[Jug and stand] Awarded to the Revd. S. Marsden by the agricultural society of New South Wales, 1825
1820-1825
Marsden, Samuel, 1765-1838
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Digital ID: 
a1177014
[Jug and stand] Awarded to the Revd. S. Marsden by the agricultural society of New South Wales, 1825
Digital ID: 
a1177013
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[Jug and stand] Awarded to the Revd. S. Marsden by the agricultural society of New South Wales, 1825
Marsden, Samuel, 1765-1838
Digital ID: 
a1177016
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Marsden and Macquarie

Samuel Marsden's relationship with the government, and in particular, Governor Macquarie, was often difficult. Macquarie and Marsden disagreed on a range of issues. In particular, Marsden's sense of position and social order was offended by Macquarie's support of emancipists in the community. For example, in 1810 Marsden refused an appointment to the board of trustees of the Parramatta turnpike road because two successful ex-convicts were also on the board. The Governor viewed his refusal as an act of insubordination. As a landowner and successful farmer Marsden also objected to government control and interference in commercial activities.
Macquarie became increasingly suspicious of Marsden's investigation and sentencing activities as magistrate and his tendency to challenge the authority of the Governor. He suspected that Marsden was sending reports back to England complaining about the administration.

In January, 1818, Macquarie summoned Marsden to Government House and in front of witnesses described him as 'the Head of a seditious low Cabal and consequently unworthy of mixing in Private society'. He commanded him to avoid his presence except upon public duty.

>View full record of Letter to Samuel Marsden, 8 January 1818 (A 797) 

Transcript: 
Sydney 8. Jan.y 1818 Thursday Noon Mr Marsden! To prevent the possibility of any misrepresentation, I have thought it necessary to have those three Gentlemen present at this interview, in order that they may hear and bear witness, eventually, of what I am now about to say to you. 1st. I have long known, Mr Marsden, that you are a secret Enemy of mine and as long as you continue only a secret one, I despised too much your malicious attempts to injure my character to take any notice of your treacherous conduct; but now that you have thrown off the mask, and have openly and Publickly manifested your hostile and factious disposition towards me, I can no longer consistently with what I owe to my own high station, and the tranquility of the Country I have the honor to Govern, pass over unnoticed, a recent most daring act of insolence and insubordination, of which you have been guilty.
Letter from Lachlan Macquarie to Samuel Marsden, 8 January 1818
Marsden, Samuel, 1765-1838
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Digital ID: 
a993005
Transcript: 
2nd. I therefore demand of you to inform me by whose order, and by what authority, you have dared to investigate, and take Depositions, respecting my Public Measures and Administration, as Governor in Chief of this Colony. I allude, Sir, to your late examination of the Public Executioner, Thomas Hughes, at the House of Robert Campbell Esq.r, relative to my ordering three men to be Punished some time ago for breaking into the Government Domain contrary to repeated Government Orders. Answer "That he did not consider that he had done anything wrong.- 3rd. I consider, Sir, that act of yours, not only as most insolent and impertinent as respects myself Personally; but also as highly insubordinate and seditious; in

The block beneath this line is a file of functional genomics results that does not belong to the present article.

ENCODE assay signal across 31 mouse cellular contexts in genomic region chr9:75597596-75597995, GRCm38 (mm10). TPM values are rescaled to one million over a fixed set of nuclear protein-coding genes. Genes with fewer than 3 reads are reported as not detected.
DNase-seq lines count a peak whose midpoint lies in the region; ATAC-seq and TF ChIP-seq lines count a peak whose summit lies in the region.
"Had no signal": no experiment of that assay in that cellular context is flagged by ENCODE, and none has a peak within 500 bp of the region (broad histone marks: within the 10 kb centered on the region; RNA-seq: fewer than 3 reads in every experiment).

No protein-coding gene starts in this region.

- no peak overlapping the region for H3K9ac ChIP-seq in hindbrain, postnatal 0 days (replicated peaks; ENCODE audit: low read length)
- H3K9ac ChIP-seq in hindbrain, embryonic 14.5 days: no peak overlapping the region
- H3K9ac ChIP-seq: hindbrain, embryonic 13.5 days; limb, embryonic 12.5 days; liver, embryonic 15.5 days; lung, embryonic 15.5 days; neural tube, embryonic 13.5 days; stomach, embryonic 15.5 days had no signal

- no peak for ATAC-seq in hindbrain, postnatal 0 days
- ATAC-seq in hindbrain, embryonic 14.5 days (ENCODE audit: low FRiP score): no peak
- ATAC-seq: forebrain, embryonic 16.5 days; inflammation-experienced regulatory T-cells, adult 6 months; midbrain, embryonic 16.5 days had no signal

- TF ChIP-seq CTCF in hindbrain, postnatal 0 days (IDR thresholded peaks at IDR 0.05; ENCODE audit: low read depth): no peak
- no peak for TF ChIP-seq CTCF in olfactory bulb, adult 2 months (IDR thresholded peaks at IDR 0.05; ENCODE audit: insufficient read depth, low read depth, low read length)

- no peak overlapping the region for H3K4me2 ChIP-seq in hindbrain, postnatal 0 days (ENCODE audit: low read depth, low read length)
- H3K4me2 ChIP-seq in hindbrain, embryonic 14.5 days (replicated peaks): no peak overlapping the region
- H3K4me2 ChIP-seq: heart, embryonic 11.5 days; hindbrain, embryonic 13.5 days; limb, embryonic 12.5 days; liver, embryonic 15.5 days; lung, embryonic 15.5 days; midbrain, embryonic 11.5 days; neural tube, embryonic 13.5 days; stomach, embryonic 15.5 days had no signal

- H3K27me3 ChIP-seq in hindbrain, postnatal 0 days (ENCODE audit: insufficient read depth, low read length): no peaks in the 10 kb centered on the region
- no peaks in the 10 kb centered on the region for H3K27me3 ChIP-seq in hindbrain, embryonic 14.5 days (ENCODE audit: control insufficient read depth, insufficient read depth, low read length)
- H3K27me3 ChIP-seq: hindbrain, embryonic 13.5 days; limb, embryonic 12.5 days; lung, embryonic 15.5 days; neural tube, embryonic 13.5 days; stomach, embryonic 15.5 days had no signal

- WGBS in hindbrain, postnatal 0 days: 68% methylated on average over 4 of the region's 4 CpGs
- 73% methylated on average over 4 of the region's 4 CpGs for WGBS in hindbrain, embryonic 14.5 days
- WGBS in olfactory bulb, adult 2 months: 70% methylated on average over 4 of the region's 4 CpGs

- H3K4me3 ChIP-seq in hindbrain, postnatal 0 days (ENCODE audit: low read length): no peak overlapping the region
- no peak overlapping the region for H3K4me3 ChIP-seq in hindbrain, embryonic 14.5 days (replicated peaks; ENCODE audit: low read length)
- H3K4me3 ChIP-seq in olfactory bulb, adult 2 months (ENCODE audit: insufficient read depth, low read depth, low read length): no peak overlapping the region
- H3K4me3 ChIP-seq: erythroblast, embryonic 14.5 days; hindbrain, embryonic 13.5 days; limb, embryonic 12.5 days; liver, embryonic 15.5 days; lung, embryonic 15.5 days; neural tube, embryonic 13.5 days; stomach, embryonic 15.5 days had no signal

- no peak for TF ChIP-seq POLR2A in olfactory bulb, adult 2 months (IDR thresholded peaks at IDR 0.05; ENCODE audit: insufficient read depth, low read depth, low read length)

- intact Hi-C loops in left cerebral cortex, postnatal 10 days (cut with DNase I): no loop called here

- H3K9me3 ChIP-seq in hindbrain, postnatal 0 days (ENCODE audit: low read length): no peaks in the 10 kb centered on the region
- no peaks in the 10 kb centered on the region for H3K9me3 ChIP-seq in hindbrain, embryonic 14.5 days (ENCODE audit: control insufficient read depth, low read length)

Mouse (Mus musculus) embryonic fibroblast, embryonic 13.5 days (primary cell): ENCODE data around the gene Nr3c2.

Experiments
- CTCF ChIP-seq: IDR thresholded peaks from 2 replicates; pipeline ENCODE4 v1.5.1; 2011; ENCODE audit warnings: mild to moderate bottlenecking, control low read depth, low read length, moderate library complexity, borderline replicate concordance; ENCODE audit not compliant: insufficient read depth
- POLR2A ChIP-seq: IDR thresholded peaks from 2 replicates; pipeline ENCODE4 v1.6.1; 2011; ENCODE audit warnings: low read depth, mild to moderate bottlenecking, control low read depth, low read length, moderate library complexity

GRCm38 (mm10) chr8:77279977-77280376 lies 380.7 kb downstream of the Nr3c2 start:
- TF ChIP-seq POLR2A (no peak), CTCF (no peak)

Letter from Lachlan Macquarie to Samuel Marsden, 8 January 1818
8 January 1818
Marsden, Samuel, 1765-1838
Digital ID: 
a993006
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Transcript: 
as much as such conduct, on your part tends to inflame the mind of the Inhabitants, excite a clamour against my Government, bring my administration into disrepute, and disturb the General Tranquility of the Colony. Such conduct, Sir, would be highly Criminal in any man; but still much more so in you as being both a Magistrate and a Clergyman' who ought to be the first to set an example of loyalty, obedience, and proper subordination! 4th. As I was myself Personally the object of your seditious, malicious, and officious investigation, on the occasion adverted to, I did not wish tho' I knew what was going forward at the time to interrupt your treacherous and insidious endeavours to injure my Character and thereby gratify your own spirit of revenge! But now, that I conclude that you have fully completed your investigation on the subject
Letter from Lachlan Macquarie to Samuel Marsden, 8 January 1818
8 January 1818
Marsden, Samuel, 1765-1838
Digital ID: 
a993007
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Transcript: 
in question and transmitted Home the result thereof; I must thus Publickly warn you, that if ever you dare or presume again to interfere with, or investigate any part of my conduct, as Governor of this Colony, I shall consider it my indispensible duty as a measure of necessary precaution alike due to my own high station, the support of my authority, and the tranquility of the Country immediately to suspend you from the exercise of your Functions in your present offices, as a Clergyman and a Magistrate, until I report your conduct to H.R. Highness The Prince Regent. - 5th. Viewing you now, Sir, as the Head of a Seditious Low Cabal and consequently unworthy of mixing in Private Society or intercourse with me, I beg to inform you that I never wish to see you excepting on Public Duty; and I cannot help deeply lamenting, that, any man of your Sacred Profession should be so much lost to every good feeling of Justice, generosity and gratitude, as to manifest such deep rooted malice, rancour, hostility and vindictive opposition towards one who has never injured you but has, on the contrary, conferred several acts of kindness on both yourself and Family! L.M.